Hill et al v. Highland Park, City of et al

Filing 31

ORDER Granting 26 MOTION for Sanctions filed by Ronald Dupuis; and DISMISSING CASE, Signed by District Judge John Corbett O'Meara. (WBar)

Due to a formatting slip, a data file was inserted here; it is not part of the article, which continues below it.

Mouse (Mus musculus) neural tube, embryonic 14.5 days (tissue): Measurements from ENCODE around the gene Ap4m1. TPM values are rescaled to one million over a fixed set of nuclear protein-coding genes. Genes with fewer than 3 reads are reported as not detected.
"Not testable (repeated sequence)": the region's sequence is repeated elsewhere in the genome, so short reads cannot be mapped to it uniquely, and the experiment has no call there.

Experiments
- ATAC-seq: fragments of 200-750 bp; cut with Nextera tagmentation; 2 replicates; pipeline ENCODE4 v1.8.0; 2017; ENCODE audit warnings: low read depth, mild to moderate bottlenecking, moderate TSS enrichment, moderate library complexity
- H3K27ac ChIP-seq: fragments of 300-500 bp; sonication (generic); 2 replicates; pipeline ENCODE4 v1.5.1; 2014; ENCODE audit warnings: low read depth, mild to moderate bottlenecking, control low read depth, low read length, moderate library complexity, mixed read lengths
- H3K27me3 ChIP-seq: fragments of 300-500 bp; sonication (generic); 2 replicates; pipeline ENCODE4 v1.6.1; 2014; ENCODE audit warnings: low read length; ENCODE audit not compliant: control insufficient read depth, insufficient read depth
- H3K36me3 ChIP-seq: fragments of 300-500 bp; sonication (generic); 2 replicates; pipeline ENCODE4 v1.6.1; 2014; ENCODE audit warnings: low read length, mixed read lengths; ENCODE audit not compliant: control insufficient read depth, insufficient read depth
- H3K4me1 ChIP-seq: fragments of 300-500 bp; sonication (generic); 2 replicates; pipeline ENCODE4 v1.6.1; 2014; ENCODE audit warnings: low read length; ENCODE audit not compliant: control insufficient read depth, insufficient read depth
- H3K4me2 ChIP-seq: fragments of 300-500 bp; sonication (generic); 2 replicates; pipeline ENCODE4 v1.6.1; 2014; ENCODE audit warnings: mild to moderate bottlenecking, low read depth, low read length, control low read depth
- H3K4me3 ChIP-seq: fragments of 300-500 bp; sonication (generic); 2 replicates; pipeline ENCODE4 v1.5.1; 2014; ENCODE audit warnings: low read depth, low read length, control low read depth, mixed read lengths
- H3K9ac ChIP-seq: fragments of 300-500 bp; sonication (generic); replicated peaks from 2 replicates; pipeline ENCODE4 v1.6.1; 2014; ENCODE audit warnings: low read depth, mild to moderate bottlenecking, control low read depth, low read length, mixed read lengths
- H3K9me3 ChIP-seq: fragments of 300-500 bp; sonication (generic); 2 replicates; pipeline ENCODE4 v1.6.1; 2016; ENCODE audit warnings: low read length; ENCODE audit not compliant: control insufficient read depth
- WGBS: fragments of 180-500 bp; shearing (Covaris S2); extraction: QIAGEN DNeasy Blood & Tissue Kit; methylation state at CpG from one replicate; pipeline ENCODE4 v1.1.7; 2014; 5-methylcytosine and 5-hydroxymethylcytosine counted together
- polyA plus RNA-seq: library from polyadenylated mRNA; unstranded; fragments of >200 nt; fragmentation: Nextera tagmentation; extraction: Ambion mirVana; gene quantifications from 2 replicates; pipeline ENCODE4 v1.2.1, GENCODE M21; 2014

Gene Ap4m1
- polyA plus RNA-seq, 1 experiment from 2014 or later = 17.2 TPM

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UNITED STATES DISTRICT COURT EASTERN DISTRICT OF MICHIGAN SOUTHERN DIVISION KERA E. HILL and RIHANNA M. TURNER, Plaintiffs, Case No. 15-11378 v. Hon. John Corbett O’Meara CITY OF HIGHLAND PARK, et al., Defendants. _______________________________/ ORDER GRANTING DEFENDANT’S MOTION FOR SANCTIONS AND DISMISSING COMPLAINT FOR FAILURE TO PROSECUTE Before the court is Defendant Ronald Dupuis’s motion for sanctions, filed February 17, 2016. After Plaintiffs failed to file a response, the court issued an order to show cause why this case should not be dismissed as a result of Plaintiffs’ failure to cooperate in discovery or prosecute this action. Plaintiffs submitted a response to the order to show cause on March 18, 2016. Defendant filed a reply brief on March 23, 2016. Defendant contends that he has diligently pursued discovery in this matter, beginning with the service of interrogatories and document requests on May 19, 2015. Plaintiffs did not respond to Defendant’s discovery requests. Defendant also scheduled Plaintiffs’ depositions in July, September, October, and December 2015. Each time, the depositions were cancelled because Plaintiffs were unavailable. On December 22, 2015, Plaintiffs’ counsel, Robert Morris filed a motion to withdraw. The court granted the motion in January 8, 2016, and allowed Plaintiffs 30 days to obtain a new attorney. Plaintiffs did not obtain new counsel within 30 days or at any time thereafter. Defendant filed a motion for sanctions on February 17, 2016, arguing that this action should be dismissed as a result of Plaintiffs’ failure to cooperate in discovery, obtain an attorney, or otherwise prosecute this case. The court issued a notice that Plaintiffs’ response was due March 7, 2016. When Plaintiffs failed to file a timely response, the court issued an order to show cause, warning that it was considering dismissing the action with prejudice. Plaintiff Kera Hill submitted response to the order to show cause on March 18, 2016, stating that “due to the misguidance of our former counsel . . . we were never made aware of those dates that we missed.” However, Plaintiffs attached an email from their attorney dated November 26, 2015, indicating that “I have to get responses to these interrogatories to the defense attorney by mid next week or they will file a motion to throw the case out.” Despite this warning from their counsel, -2- Plaintiffs have done nothing whatsoever to answer Defendant’s discovery requests or otherwise cooperate with discovery. In addition, in the five months since their attorney was permitted to withdraw, Plaintiffs have taken no steps to prosecute this matter on their own behalf or to obtain new counsel. Pursuant to Federal Rule of Civil Procedure 41 and Local Rule 41.2, the court may dismiss an action for failure to prosecute. In determining whether to dismiss for failure to prosecute, the court considers the following factors: “(1) whether the party’s failure is due to willfulness, bad faith, or fault; (2) whether the adversary was prejudiced by the dismissed party’s conduct; (3) whether the dismissed party was warned that failure to cooperate could lead to dismissal; and (4) whether less drastic sanctions were imposed or considered before dismissal of the action.” Mulbah v. Detroit Bd. of Educ., 261 F.3d 586, 589 (6th Cir. 2001) “While none of these factors is dispositive, a case may be dismissed by a district court where there is a clear record of delay or contumacious conduct on the part of the plaintiff.” Id. at 591. Here, Plaintiffs have demonstrated a “reckless disregard of the effect of [their] conduct” on these proceedings, satisfying the first factor. See id. Plaintiffs have made no effort to participate in discovery or otherwise prosecute this case. It is clear from the record that fault lies with Plaintiffs themselves, who were -3- informed by their former counsel in November 2015 that they needed to answer Defendant’s discovery requests or Defendant would “file a motion to throw the case out.” Plaintiffs have been given ample time to either prosecute this action themselves or to obtain counsel. They have done neither. Regarding the second factor, Defendant has been prejudiced by Plaintiff’s conduct, in that he has wasted “time, money, and effort in pursuit of cooperation which [Plaintiffs were] legally obligated to provide.” Harmon v. CSX Transp., Inc., 110 F.3d 364, 368 (6th Cir. 1997). As for the third factor, Plaintiffs were on notice that the court was contemplating dismissal, given Defendant’s motion (to which Plaintiffs failed to respond) and the court’s show cause order. As for the fourth factor, the court has considered less drastic sanctions than dismissal, such as monetary sanctions. In light of Plaintiffs’ clear pattern of delay and virtual abandonment of this case, however, it does not appear to the court that less drastic sanctions would serve to protect the integrity of the judicial process. See Jourdan v. Jabe, 951 F.2d 108, 110 (6th Cir. 1991) (“Although this court prefers that claims be adjudicated on their merits, dismissal is appropriate when a pro se litigant has engaged in a clear pattern of delay.”). -4- ORDER Accordingly, IT IS HEREBY ORDERED that Defendant’s motion for sanction is GRANTED and this action is DISMISSED WITH PREJUDICE. s/John Corbett O’Meara United States District Judge Date: June 1, 2016 I hereby certify that a copy of the foregoing document was served upon the parties of record on this date, June 1, 2016, using the ECF system and/or ordinary mail. s/William Barkholz Case Manager -5-

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